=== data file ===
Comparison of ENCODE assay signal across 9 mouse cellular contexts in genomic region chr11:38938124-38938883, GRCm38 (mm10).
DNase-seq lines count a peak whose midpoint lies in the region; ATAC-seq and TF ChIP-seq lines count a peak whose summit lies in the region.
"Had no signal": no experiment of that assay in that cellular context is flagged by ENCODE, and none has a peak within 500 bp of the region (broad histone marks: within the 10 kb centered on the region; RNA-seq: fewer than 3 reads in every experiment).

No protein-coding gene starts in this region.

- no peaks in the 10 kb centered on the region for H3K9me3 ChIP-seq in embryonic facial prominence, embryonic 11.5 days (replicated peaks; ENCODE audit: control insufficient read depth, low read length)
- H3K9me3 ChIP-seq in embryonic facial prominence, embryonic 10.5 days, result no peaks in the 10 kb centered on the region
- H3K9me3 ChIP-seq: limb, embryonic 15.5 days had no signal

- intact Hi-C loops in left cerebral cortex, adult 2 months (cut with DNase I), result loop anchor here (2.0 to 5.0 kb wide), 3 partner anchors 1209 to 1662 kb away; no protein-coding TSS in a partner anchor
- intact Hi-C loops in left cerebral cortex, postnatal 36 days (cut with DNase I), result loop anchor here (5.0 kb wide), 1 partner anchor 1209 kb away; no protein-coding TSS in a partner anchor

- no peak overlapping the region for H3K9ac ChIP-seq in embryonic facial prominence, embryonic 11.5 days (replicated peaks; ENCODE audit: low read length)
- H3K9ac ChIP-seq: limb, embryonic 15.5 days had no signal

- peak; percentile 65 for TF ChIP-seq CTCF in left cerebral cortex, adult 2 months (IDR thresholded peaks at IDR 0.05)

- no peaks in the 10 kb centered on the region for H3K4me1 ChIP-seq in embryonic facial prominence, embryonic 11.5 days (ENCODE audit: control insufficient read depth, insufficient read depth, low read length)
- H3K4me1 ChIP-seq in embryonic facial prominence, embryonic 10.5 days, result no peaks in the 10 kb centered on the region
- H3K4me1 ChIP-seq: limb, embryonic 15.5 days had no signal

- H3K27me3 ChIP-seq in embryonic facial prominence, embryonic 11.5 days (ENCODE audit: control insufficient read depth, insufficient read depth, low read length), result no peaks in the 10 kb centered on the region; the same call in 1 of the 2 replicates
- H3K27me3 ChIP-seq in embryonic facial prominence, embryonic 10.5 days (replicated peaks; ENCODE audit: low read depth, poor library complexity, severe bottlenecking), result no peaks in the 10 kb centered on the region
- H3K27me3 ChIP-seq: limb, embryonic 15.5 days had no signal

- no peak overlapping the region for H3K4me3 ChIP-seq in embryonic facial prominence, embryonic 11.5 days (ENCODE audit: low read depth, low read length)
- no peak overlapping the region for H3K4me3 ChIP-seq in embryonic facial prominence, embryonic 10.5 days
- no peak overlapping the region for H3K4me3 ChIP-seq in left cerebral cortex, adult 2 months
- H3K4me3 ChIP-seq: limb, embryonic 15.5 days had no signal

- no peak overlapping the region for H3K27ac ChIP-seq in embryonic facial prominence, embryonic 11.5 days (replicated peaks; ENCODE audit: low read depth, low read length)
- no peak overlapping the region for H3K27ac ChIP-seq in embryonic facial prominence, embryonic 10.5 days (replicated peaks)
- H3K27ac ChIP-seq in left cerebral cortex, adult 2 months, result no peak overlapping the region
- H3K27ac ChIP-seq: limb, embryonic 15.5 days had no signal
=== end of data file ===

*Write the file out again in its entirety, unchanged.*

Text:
Comparison of ENCODE assay signal across 9 mouse cellular contexts in genomic region chr11:38938124-38938883, GRCm38 (mm10).
DNase-seq lines count a peak whose midpoint lies in the region; ATAC-seq and TF ChIP-seq lines count a peak whose summit lies in the region.
"Had no signal": no experiment of that assay in that cellular context is flagged by ENCODE, and none has a peak within 500 bp of the region (broad histone marks: within the 10 kb centered on the region; RNA-seq: fewer than 3 reads in every experiment).

No protein-coding gene starts in this region.

- no peaks in the 10 kb centered on the region for H3K9me3 ChIP-seq in embryonic facial prominence, embryonic 11.5 days (replicated peaks; ENCODE audit: control insufficient read depth, low read length)
- H3K9me3 ChIP-seq in embryonic facial prominence, embryonic 10.5 days, result no peaks in the 10 kb centered on the region
- H3K9me3 ChIP-seq: limb, embryonic 15.5 days had no signal

- intact Hi-C loops in left cerebral cortex, adult 2 months (cut with DNase I), result loop anchor here (2.0 to 5.0 kb wide), 3 partner anchors 1209 to 1662 kb away; no protein-coding TSS in a partner anchor
- intact Hi-C loops in left cerebral cortex, postnatal 36 days (cut with DNase I), result loop anchor here (5.0 kb wide), 1 partner anchor 1209 kb away; no protein-coding TSS in a partner anchor

- no peak overlapping the region for H3K9ac ChIP-seq in embryonic facial prominence, embryonic 11.5 days (replicated peaks; ENCODE audit: low read length)
- H3K9ac ChIP-seq: limb, embryonic 15.5 days had no signal

- peak; percentile 65 for TF ChIP-seq CTCF in left cerebral cortex, adult 2 months (IDR thresholded peaks at IDR 0.05)

- no peaks in the 10 kb centered on the region for H3K4me1 ChIP-seq in embryonic facial prominence, embryonic 11.5 days (ENCODE audit: control insufficient read depth, insufficient read depth, low read length)
- H3K4me1 ChIP-seq in embryonic facial prominence, embryonic 10.5 days, result no peaks in the 10 kb centered on the region
- H3K4me1 ChIP-seq: limb, embryonic 15.5 days had no signal

- H3K27me3 ChIP-seq in embryonic facial prominence, embryonic 11.5 days (ENCODE audit: control insufficient read depth, insufficient read depth, low read length), result no peaks in the 10 kb centered on the region; the same call in 1 of the 2 replicates
- H3K27me3 ChIP-seq in embryonic facial prominence, embryonic 10.5 days (replicated peaks; ENCODE audit: low read depth, poor library complexity, severe bottlenecking), result no peaks in the 10 kb centered on the region
- H3K27me3 ChIP-seq: limb, embryonic 15.5 days had no signal

- no peak overlapping the region for H3K4me3 ChIP-seq in embryonic facial prominence, embryonic 11.5 days (ENCODE audit: low read depth, low read length)
- no peak overlapping the region for H3K4me3 ChIP-seq in embryonic facial prominence, embryonic 10.5 days
- no peak overlapping the region for H3K4me3 ChIP-seq in left cerebral cortex, adult 2 months
- H3K4me3 ChIP-seq: limb, embryonic 15.5 days had no signal

- no peak overlapping the region for H3K27ac ChIP-seq in embryonic facial prominence, embryonic 11.5 days (replicated peaks; ENCODE audit: low read depth, low read length)
- no peak overlapping the region for H3K27ac ChIP-seq in embryonic facial prominence, embryonic 10.5 days (replicated peaks)
- H3K27ac ChIP-seq in left cerebral cortex, adult 2 months, result no peak overlapping the region
- H3K27ac ChIP-seq: limb, embryonic 15.5 days had no signal